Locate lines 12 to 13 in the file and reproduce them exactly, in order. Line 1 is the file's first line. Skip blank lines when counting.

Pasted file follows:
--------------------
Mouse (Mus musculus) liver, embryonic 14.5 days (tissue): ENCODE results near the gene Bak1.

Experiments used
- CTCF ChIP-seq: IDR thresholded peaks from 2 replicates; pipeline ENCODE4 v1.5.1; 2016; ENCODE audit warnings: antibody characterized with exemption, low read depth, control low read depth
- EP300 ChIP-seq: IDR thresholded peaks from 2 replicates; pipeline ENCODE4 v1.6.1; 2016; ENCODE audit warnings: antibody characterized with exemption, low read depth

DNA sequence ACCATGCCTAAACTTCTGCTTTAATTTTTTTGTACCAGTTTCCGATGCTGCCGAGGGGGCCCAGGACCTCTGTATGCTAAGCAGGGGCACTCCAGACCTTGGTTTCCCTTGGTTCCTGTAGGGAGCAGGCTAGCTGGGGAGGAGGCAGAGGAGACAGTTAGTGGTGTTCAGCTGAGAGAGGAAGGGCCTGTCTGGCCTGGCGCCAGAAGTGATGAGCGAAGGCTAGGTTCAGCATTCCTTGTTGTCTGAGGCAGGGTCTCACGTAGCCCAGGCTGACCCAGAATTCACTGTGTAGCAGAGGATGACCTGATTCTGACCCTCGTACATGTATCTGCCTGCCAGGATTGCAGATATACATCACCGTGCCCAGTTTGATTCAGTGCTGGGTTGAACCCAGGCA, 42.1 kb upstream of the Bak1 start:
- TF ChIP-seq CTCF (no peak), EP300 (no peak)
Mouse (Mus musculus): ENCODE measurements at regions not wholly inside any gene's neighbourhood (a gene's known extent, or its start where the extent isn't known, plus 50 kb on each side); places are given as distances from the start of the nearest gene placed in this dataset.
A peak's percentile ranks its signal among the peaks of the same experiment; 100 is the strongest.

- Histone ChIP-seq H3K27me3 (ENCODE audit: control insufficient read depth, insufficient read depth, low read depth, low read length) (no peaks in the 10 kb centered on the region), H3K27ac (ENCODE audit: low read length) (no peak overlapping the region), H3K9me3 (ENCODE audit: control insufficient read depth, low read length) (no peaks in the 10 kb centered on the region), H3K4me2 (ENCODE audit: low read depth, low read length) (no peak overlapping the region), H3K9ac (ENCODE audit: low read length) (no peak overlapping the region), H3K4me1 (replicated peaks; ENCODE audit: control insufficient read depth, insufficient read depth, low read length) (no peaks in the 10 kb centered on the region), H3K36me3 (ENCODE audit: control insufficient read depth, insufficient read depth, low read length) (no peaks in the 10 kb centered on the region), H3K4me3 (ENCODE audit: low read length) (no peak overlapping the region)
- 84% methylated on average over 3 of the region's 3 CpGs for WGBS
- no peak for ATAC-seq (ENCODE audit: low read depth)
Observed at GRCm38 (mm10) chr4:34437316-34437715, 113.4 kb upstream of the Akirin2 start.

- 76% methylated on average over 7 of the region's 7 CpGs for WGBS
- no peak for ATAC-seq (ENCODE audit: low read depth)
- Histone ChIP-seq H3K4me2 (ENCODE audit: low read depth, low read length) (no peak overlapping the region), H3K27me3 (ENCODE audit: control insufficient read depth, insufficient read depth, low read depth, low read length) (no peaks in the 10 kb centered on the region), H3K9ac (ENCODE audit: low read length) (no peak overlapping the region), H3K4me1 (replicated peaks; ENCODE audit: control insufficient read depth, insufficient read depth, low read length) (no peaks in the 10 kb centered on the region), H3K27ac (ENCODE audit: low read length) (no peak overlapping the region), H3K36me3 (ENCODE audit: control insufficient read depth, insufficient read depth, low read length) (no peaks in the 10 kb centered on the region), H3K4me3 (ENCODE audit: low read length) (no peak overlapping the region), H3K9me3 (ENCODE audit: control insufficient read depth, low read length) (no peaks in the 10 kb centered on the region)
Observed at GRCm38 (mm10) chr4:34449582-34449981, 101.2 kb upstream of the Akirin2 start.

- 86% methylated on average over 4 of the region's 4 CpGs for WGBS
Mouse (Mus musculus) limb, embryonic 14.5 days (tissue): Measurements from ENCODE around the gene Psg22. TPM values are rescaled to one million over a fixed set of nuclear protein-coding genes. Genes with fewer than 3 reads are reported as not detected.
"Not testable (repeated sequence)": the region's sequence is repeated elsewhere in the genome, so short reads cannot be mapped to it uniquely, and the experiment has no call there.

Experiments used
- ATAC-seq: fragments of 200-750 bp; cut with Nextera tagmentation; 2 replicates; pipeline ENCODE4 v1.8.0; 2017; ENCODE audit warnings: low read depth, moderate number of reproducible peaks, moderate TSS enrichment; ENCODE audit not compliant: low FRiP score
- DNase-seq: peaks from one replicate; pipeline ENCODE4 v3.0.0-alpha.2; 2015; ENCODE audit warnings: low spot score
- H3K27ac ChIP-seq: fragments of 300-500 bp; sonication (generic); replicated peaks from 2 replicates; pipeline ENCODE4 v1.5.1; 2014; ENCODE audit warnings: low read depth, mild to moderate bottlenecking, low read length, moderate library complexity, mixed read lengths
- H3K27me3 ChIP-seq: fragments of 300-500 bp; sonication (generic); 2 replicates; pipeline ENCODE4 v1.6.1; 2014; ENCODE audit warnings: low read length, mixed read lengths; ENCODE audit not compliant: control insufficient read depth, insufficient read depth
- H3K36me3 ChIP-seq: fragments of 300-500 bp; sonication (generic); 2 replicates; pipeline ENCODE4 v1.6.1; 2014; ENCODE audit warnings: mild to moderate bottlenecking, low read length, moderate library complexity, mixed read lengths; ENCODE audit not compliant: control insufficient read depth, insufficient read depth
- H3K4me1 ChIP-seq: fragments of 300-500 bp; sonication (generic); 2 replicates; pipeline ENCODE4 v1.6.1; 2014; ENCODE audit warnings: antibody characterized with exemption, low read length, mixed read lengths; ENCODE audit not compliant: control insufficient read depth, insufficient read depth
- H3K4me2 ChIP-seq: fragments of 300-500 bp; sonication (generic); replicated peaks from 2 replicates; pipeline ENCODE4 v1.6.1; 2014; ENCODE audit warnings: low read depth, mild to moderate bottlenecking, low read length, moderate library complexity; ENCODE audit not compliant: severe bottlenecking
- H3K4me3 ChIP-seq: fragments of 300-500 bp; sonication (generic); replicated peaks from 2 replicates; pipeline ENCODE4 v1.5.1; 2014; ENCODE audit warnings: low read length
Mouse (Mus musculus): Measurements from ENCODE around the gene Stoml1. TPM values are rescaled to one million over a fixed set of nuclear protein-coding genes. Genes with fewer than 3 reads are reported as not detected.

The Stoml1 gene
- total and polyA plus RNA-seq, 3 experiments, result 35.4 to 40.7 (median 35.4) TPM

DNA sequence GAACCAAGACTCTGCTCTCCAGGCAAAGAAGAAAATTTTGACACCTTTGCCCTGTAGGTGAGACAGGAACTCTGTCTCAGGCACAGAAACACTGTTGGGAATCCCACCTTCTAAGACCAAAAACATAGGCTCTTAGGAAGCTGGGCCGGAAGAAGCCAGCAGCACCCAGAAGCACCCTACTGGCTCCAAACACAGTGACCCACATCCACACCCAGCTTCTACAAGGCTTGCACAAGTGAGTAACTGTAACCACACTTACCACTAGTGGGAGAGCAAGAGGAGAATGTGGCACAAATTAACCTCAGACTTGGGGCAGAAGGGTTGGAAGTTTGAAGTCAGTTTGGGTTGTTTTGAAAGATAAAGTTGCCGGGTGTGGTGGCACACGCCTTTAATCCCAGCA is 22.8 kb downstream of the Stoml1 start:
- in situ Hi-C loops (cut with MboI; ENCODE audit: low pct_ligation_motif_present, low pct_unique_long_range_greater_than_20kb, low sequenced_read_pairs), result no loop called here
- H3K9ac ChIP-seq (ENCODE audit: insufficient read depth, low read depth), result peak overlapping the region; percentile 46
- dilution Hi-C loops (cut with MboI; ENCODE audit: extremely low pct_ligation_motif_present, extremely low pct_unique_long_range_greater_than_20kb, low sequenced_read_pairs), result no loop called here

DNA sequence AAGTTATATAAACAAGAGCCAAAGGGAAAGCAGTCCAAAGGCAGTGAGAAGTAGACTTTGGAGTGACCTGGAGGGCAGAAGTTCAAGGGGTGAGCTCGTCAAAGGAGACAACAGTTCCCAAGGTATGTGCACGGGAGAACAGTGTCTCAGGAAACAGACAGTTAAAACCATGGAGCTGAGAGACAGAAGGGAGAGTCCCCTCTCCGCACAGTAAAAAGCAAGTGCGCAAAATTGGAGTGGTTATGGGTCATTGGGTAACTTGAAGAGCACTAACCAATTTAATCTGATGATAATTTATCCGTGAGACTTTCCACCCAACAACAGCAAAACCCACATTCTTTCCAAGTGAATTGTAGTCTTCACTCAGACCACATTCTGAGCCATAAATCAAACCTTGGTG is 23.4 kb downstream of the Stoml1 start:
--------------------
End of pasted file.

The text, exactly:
Observed at GRCm38 (mm10) chr4:34437316-34437715, 113.4 kb upstream of the Akirin2 start.

- 76% methylated on average over 7 of the region's 7 CpGs for WGBS